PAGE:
[Falcons] Falcons have some fun in Frisco
Atlanta's defense preserves 21-19 win over *****
By MATT WINKELJOHN
The Atlanta Journal-Constitution
Published on: 09/12/04
SAN FRANCISCO — There's a long way to go, but the Falcons may not experience more fun this season than on the NFL's first Sunday.
If your definition of fun is nearly losing, that is.
You might think there's nothing traipsing into your house of horrors, and converting it into a fun house, and for the senior Falcon, reserve defensive lineman Travis Hall, maybe you'd be right.
He's been around since 1994, or three years after the Falcons last won here before beating the ***** 21-19.
But to end a 10-game losing streak in 3Com Park, the Falcons had to endure a few goblins popping out of closets in a terrifying fourth quarter that saw the game come down to one play. Good thing defensive tackle Rod Coleman swatted down the *****' two-point attempt with 40 seconds left.
No wonder Hall was still spooked. Some habits die real hard.
"This is huge," he said. "I've been here 10 years, and I haven't seen a victory here until today. It was weird because, I don't know what to say. We've gone through so many blowouts. I, I, I, I really don't know what to say. I'm just stumped with what to say."
Leave that to Jim Mora. He sure enjoyed his first game as a head coach, returning to steal from his former employers, who outgained his team 359 yards to 227, and converted five of their final six third-down tries as Atlanta was good on just one of 11.
"When we recovered the onsides kick [after the 'Niners pulled to within two], and I knew that we could clock it [run out the clock], I went over to [offensive coordinator Greg] Knapp," Mora said.
"And he said, 'You get away from me. It's not over yet.' But I knew it was over, and it felt good. You try to keep your wits about you. We're supposed to win."
But after controlling the game for three quarters with defense, the sun-burned Falcons had to sweat in a cool, stiff wind.
They led 14-6 going to the final period, thanks to quarterback Michael Vick (13 of 22, 163 yards) connecting on his first five passes, including a 16-yard touchdown pass to tight end Alge Crumpler in the first quarter.
Crumpler caught a quick, "smoke," pass at the right sideline, and followed the advice of a friend while making mincemeant of Pro Bowl safety Tony Parrish.
"My college roommate, Marcus Cormier [who went by the last name of Jones at the University of North Carolina], got on my [butt] about my stiff-arm," Crumpler said. "Actually, he text-messaged me before [a preseason] game, and said to work on my stiff-arm because it would get me three more yards per catch."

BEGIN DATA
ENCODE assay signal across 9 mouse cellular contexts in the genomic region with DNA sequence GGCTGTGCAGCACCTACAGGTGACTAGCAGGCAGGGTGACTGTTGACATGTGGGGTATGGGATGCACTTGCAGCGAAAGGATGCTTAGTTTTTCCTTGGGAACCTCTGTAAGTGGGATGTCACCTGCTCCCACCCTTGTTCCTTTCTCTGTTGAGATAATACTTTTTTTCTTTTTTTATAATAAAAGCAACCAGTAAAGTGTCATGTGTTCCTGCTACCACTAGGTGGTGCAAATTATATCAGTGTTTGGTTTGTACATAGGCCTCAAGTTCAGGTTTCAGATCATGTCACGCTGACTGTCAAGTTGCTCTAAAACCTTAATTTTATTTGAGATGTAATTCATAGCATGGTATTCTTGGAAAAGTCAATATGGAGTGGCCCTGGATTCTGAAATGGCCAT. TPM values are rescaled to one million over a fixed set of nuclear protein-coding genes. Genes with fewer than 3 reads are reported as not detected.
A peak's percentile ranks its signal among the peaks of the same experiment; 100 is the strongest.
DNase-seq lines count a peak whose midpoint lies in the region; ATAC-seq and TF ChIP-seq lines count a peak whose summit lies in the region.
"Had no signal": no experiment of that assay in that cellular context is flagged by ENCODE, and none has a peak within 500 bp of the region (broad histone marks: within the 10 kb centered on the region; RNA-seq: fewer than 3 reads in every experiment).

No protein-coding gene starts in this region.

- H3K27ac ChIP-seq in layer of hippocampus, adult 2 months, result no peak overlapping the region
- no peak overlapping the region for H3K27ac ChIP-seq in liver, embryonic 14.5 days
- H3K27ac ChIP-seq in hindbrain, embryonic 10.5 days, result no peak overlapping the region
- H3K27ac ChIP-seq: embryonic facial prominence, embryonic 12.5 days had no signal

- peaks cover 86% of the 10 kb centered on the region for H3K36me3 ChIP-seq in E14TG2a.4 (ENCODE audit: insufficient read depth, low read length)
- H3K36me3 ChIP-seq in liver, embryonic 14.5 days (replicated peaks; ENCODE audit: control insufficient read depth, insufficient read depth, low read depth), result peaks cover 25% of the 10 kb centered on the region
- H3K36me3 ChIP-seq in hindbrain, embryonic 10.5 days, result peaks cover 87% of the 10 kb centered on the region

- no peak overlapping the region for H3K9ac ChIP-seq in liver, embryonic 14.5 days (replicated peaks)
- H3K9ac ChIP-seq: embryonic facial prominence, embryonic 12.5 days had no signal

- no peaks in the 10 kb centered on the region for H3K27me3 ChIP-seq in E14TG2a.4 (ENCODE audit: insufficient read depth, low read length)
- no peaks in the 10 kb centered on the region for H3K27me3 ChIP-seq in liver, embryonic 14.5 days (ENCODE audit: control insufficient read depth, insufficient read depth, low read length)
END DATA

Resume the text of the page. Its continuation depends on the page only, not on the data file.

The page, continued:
Try 14 more yards.
The ground game pitched in early, too, as Warrick Dunn (18 carries, 63 yards, two touchdowns) paced a rushing attack that accrued 55 of its 95 yards in the first period.
Shortly after Dunn's 2-yard scoring run with 6:17 left in the second quarter gave Atlanta a 14-0 lead, the offense left early for the return trip to Atlanta.
The third quarter was bumbling and boring, but it set up serious drama, as San Francisco quarterback Tim Rattay came off the bench and went Play Station.
He was out most of the second and third quarters after a blow to the head, and with a wrenched throwing shoulder. But he returned to complete 13 of 22 passes for 131 yards and two touchdowns in the fourth quarter alone.
Rattay's one big mistake in the quarter was quite costly.
His only third-down failure in the period came when he threw on third-and-goal from the 3-yard line to the end zone.
Running back Kevan Barlow was open in the deep right corner, but Rattay aimed for wide receiver Curtis Conway in the front corner.
Barlow was open, though, because reserve cornerback Aaron Beasley came off him. Then, he stepped in front of the throw, and weaved his way to an 85-yard return, putting the ball at the San Francisco 14.
"I knew they weren't going to throw a fade to the running back," said Beasley, a nine-year veteran signed in April to a one-year, minimum-value contract. "I saw the end zone. My mind could see it, but my legs wouldn't carry me."
Fortunately, Dunn scored two plays later on a 9-yard run, busting a tackle for a 21-6 lead with 8:57 left.
Atlanta would need those points.
San Francisco's next two drives went for 74 and 62 yards, ending in touchdowns.
"They spread us out, and hit some good plays," said defensive coordinator Ed Donatell, whose blitzes suddenly stopped working.
The second score, a 16-yarder to leaping tight end Eric Johnson, left some folks jittery, and it should've. On the two-point try attempt, wide receiver Brandon Lloyd appeared to be open.
But Coleman, whose sack earlier knocked out Rattay, wiggled his right hand loose while engaged with a blocker, and reached back. Plunk!
"We saw Rattay got them down the field with quick stuff, over the middle," Coleman said. "So I figured they would try that again. I was able to get into the passing lane, and knock it down. It was huge. Huge, man. That's the first time the Falcons have done that in years."
See, even a player who's brand new to the team knows what Sunday meant.
Hall knows what it meant for Mora, too. He could tell before the game, when the head coach approached every player during warmups, and either slapped him on the helmet, the back, the butt, or shook his hand.
"He was excited, but I don't know if he was fired up more before or after," Hall said. "It will get this team off to the right start. When you get the first win in this league, it makes such a big difference. Now, we just got to start piling wins on."